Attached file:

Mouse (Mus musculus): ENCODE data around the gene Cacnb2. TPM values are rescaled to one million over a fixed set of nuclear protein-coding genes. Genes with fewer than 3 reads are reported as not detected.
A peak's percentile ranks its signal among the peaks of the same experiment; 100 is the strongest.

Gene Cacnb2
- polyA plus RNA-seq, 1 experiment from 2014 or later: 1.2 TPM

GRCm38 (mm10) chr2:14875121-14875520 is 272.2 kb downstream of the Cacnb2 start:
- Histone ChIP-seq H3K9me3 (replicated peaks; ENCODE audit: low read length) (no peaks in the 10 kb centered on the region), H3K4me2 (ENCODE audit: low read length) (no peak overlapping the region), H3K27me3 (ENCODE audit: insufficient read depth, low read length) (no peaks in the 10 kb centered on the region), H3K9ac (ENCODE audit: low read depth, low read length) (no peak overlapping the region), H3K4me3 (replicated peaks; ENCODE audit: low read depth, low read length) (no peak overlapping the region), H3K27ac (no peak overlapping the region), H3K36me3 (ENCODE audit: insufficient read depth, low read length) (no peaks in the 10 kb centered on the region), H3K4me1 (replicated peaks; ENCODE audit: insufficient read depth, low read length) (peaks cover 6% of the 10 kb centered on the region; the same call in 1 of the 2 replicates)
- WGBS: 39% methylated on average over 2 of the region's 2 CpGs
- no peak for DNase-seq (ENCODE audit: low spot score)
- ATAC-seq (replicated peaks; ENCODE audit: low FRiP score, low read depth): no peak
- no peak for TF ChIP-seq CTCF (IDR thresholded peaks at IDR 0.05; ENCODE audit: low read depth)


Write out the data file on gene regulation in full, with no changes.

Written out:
Mouse (Mus musculus): ENCODE data around the gene Cacnb2. TPM values are rescaled to one million over a fixed set of nuclear protein-coding genes. Genes with fewer than 3 reads are reported as not detected.
A peak's percentile ranks its signal among the peaks of the same experiment; 100 is the strongest.

Gene Cacnb2
- polyA plus RNA-seq, 1 experiment from 2014 or later: 1.2 TPM

GRCm38 (mm10) chr2:14875121-14875520 is 272.2 kb downstream of the Cacnb2 start:
- Histone ChIP-seq H3K9me3 (replicated peaks; ENCODE audit: low read length) (no peaks in the 10 kb centered on the region), H3K4me2 (ENCODE audit: low read length) (no peak overlapping the region), H3K27me3 (ENCODE audit: insufficient read depth, low read length) (no peaks in the 10 kb centered on the region), H3K9ac (ENCODE audit: low read depth, low read length) (no peak overlapping the region), H3K4me3 (replicated peaks; ENCODE audit: low read depth, low read length) (no peak overlapping the region), H3K27ac (no peak overlapping the region), H3K36me3 (ENCODE audit: insufficient read depth, low read length) (no peaks in the 10 kb centered on the region), H3K4me1 (replicated peaks; ENCODE audit: insufficient read depth, low read length) (peaks cover 6% of the 10 kb centered on the region; the same call in 1 of the 2 replicates)
- WGBS: 39% methylated on average over 2 of the region's 2 CpGs
- no peak for DNase-seq (ENCODE audit: low spot score)
- ATAC-seq (replicated peaks; ENCODE audit: low FRiP score, low read depth): no peak
- no peak for TF ChIP-seq CTCF (IDR thresholded peaks at IDR 0.05; ENCODE audit: low read depth)